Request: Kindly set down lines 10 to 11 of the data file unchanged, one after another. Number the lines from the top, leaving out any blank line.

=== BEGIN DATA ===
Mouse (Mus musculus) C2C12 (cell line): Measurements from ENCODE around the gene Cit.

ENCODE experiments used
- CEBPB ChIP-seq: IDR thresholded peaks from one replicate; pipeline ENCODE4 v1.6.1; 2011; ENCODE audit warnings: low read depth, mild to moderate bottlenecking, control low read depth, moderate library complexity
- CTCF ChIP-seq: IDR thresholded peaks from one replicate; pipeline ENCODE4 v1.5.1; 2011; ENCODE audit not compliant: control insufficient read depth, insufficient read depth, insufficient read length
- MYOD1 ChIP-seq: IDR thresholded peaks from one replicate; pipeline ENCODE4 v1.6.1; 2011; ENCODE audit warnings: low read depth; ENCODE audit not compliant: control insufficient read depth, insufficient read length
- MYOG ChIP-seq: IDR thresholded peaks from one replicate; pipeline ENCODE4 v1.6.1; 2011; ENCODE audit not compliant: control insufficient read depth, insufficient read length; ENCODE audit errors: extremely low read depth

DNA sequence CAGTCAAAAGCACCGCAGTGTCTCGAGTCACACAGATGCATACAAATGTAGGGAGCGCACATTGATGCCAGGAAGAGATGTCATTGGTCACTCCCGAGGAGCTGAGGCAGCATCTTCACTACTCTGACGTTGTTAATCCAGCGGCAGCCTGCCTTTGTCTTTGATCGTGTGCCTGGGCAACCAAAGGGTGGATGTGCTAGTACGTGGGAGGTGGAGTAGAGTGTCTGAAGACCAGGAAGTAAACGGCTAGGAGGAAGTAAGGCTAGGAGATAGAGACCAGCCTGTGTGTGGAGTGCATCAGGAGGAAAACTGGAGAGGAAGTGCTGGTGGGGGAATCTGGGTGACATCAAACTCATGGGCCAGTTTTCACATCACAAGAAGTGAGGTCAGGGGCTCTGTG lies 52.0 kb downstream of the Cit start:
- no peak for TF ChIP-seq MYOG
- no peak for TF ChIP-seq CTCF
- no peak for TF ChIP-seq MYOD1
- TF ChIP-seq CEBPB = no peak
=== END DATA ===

- no peak for TF ChIP-seq MYOD1
- TF ChIP-seq CEBPB = no peak